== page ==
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Smith Rock's Misery Ridge trail gets a face lift

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The Bulletin, October 17, 2000
By Deanna Darr

By winter, Misery Ridge may not be as miserable. Thanks in part to a $102,000 grant from the Federal Recreation Trails Program, several of the most popular hiking trails at Smith Rock State Park are being reworked to make their access easier and to cut down on erosion.

Trail reconstruction began in September with the realignment of the main trail leading into the park from the parking area. Commonly called the Cattle Shoot, the short, steep trail was originally built to help area recovery in the wake of a 1996 fire in the park.

That trail is now closed and a new trail with better grading and switchbacks has taken its place. And this week, youth work crews from the Central Oregon Intergovernmental Council will be constructing split-rail fences along the path.

Across the Crooked River, the Misery Ridge trail, long known for its steep, rickety staircases and narrow path, is also undergoing a makeover.

The steps along the trail have been ripped out and work crews are rebuilding the trail in a more traditional fashion.

The grade along the trail has been lessened and specially-treated wooden risers are being put in to ease the climb to the top.

Last month, a new bench was even installed at the top of Misery Ridge, compliments of a movie crew filming in the area.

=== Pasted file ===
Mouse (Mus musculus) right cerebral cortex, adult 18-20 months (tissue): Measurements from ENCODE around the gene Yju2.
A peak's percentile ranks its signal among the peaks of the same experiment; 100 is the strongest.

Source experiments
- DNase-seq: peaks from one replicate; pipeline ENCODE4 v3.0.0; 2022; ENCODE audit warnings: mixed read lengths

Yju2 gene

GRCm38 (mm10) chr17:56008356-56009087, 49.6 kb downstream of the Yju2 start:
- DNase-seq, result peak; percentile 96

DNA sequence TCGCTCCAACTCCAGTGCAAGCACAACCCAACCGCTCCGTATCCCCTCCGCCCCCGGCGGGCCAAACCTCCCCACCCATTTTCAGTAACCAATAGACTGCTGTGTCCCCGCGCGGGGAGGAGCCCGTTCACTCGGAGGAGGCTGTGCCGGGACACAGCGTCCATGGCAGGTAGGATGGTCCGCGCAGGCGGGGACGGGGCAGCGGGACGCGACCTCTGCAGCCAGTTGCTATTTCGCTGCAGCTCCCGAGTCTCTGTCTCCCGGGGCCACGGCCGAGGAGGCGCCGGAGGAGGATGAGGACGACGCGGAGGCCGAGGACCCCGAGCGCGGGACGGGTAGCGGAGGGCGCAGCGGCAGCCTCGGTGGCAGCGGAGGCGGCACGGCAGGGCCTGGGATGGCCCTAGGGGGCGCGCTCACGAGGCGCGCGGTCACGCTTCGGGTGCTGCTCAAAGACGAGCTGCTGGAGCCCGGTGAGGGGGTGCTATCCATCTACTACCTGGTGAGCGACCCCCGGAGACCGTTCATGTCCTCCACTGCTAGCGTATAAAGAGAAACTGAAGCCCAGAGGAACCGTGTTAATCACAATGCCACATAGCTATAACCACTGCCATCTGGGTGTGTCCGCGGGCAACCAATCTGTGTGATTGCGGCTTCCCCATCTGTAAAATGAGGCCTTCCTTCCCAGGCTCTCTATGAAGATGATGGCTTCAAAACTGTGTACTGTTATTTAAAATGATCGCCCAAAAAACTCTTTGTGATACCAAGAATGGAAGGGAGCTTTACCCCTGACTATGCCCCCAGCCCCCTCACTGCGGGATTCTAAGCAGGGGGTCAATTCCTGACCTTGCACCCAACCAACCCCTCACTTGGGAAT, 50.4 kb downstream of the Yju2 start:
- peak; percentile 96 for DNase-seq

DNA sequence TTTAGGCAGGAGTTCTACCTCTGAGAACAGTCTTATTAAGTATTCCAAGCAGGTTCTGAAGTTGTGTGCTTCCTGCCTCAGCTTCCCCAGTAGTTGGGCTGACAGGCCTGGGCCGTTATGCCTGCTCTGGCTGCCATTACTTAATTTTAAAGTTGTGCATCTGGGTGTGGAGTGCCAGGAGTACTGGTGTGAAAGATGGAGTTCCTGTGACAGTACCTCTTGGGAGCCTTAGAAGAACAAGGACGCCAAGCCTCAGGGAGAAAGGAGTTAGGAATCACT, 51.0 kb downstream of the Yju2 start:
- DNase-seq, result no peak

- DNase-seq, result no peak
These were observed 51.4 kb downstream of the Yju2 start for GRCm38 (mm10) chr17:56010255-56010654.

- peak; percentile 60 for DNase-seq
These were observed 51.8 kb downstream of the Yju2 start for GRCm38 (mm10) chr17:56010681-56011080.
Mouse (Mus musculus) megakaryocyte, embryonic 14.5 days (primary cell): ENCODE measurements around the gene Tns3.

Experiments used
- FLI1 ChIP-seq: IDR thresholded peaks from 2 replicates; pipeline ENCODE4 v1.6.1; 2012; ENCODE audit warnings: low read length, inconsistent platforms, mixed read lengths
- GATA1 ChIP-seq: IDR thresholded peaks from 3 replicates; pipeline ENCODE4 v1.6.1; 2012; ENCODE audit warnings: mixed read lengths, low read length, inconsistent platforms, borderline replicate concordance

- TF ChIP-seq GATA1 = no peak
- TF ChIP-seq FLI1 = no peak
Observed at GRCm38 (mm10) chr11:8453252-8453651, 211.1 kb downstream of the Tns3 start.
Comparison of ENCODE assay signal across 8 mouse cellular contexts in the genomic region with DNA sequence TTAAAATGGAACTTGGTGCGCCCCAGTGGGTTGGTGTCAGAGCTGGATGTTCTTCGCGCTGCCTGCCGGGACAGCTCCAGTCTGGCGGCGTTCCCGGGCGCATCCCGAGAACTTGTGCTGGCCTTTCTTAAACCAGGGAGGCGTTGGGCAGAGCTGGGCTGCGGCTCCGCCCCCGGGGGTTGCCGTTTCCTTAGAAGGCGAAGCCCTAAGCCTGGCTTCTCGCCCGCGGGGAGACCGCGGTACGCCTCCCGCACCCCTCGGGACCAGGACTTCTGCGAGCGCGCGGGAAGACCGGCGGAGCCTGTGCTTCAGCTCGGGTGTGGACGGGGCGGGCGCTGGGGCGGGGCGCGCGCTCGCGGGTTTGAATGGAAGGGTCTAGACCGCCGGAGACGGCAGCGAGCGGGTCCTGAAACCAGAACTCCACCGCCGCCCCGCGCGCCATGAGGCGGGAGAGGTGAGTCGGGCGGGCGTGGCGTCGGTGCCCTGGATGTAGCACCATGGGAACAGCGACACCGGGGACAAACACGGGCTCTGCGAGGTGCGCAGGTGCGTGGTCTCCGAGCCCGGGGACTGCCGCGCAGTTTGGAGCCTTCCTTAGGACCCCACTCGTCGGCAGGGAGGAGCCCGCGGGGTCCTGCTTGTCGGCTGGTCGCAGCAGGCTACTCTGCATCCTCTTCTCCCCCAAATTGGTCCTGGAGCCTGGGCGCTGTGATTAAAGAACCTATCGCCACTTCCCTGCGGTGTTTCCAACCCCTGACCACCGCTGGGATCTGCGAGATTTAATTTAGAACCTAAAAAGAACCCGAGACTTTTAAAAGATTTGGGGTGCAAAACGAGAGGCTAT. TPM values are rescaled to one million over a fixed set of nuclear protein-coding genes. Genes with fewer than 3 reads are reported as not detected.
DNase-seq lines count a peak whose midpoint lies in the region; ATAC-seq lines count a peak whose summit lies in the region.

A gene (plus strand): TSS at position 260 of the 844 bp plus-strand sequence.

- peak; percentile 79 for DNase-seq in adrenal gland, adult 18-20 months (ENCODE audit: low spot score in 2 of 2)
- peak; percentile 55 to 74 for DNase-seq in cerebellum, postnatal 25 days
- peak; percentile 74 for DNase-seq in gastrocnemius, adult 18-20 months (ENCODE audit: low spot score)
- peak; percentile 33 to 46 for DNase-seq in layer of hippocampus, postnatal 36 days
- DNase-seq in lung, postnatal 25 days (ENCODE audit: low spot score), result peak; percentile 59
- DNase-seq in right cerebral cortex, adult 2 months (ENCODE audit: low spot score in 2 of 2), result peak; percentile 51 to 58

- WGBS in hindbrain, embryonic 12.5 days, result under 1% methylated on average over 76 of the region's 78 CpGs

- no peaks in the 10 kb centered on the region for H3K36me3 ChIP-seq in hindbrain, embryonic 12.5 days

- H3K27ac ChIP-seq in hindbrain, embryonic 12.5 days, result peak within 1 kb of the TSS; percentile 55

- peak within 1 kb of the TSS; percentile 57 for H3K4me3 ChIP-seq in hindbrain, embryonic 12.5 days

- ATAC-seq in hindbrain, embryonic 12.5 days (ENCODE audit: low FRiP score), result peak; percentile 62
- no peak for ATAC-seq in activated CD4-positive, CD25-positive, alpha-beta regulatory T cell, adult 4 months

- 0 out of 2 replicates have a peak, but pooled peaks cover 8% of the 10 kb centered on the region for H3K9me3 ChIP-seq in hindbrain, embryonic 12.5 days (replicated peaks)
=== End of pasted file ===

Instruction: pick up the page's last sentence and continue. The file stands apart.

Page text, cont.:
The crew from Los Angeles was in Central Oregon shooting scenes for the movie "Swordfish," starring John Travolta and Sam Shepard. A helicopter used to film scenes along the Crooked River was also put to use to ferry the bench to the top of the ridge.

Meanwhile, work on both the Cattle Shoot and Misery Ridge should be completed by Oct. 30. Trails throughout the park, however, will be closed periodically for hiker safety and to allow workers freer access to the trails.

The final part in this first phase of park trail work will be the rebuilding of the footbridge across the Crooked River.

The Oregon Department of Transportation is scheduled to work on the bridge from Nov. 5 to 15. The transportation department plans to enhance bridge footings and raise the bridge several inches. There will be no access to the park or trails across the river from the parking area during this work. Park manager, Fred Dawson said these improvements will help keep the deck of the bridge out of the river during floods and cut down on erosion.

Work in the park is ongoing and visitors are asked to be aware of construction dangers and to pay attention to signs throughout the, park relating to such.